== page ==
Colombia is a rather large country and is the world's third largest producer of coffee, so it is difficult to describe a Colombian coffee as if there is only one type, a common characteristic is the contained acidity, as for the character there is who defines them as full-bodied and who as delicate and fruity but lively.

History of coffee production in Colombia

The history of coffee in Colombia is similar to that of other Latin American countries. It arrived with the conquistadors and the Jesuit missionaries tried to introduce its cultivation (according to some sources, the year of arrival would be 1723), also in consideration of the growing value it was acquiring in Europe, even if it had no appeal among the local populations. But it is only around the 1830s that production really begins to expand in various regions of the country and to appear for export. By the end of the century, the export of coffee had already become the main source of income for the Colombian economy. In the 20th century, also in this case similarly to other American states, the National Federation of Coffee Growers (FNC) was created as a reaction to the crisis in the world coffee market. The aim was to concentrate them in order to increase their strength and watch over their rights. The Centro Nacional de Investigaciones de Café (Cenicafé) was born from the Federation of Colombian farmers, which obviously deals with the technical aspects to improve production, for example to develop varieties more resistant to roja, the coffee rust. As we anticipated in terms of production quantity, Colombia is today the third country in the world (according to data released in 2018 by the International Coffee Organization, production amounted to 810,000 tons), the coffee that is produced is almost completely Arabica and is considered a quality coffee .

The quality of Colombian coffee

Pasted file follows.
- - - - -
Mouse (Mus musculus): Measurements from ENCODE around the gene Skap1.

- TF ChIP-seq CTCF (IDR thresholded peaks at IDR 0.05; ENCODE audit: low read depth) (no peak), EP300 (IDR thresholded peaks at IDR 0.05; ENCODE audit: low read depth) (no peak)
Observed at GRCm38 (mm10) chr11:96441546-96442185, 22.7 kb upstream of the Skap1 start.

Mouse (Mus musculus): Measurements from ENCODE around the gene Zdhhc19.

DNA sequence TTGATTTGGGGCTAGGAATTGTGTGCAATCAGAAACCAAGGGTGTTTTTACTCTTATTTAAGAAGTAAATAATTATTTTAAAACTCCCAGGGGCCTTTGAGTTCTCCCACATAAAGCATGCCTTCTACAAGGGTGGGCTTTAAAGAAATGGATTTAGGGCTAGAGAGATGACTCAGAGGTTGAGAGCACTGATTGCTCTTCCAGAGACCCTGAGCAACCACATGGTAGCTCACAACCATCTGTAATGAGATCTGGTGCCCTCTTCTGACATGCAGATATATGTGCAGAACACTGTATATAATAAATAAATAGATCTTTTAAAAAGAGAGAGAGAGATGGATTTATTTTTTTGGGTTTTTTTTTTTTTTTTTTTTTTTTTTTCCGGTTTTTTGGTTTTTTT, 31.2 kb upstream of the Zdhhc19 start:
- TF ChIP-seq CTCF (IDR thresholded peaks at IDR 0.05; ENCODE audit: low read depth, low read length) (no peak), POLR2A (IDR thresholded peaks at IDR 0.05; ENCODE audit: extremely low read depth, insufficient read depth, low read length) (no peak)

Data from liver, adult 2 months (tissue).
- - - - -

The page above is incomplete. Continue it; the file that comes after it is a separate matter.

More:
As anticipated in the introductory paragraph, speaking of Colombian coffee as if there were only one type is risky since it is a fairly large country that produces it in many different regions. On the other hand, the environmental conditions of many of these areas are similar, most of the Colombian coffee is grown between 1200 and 1700 meters, therefore some traits emerge that are common to most of the Colombian coffees, the acidity is contained even if the he drying is carried out with the washed method which tends to increase the acidity (because the grain is left to dry already cleaned of the fruit pulp and therefore does not absorb the sugars which counteract the natural acidity of the seed), the aroma is fruity and sweet with floral hints. The most important regions for coffee production in Colombia are: Antioquia, Cauca, Santander, Narino, Tolima, Huila. Antioquia is the region from which coffee growing in Colombia started, this is where FNC and Cenicafé are based and therefore it is the area where you experiment on the plantations. Huila is a mountainous region in southern Colombia crossed by the Andes, to be precise by the Eastern Cordillera, the coffees of this area are the slightly more acidic and full-bodied ones. Also in the south, very close to the equator, the Narino region is famous for creamy and fruity coffees. Narino is also partly crossed by the Andes but overlooks the sea

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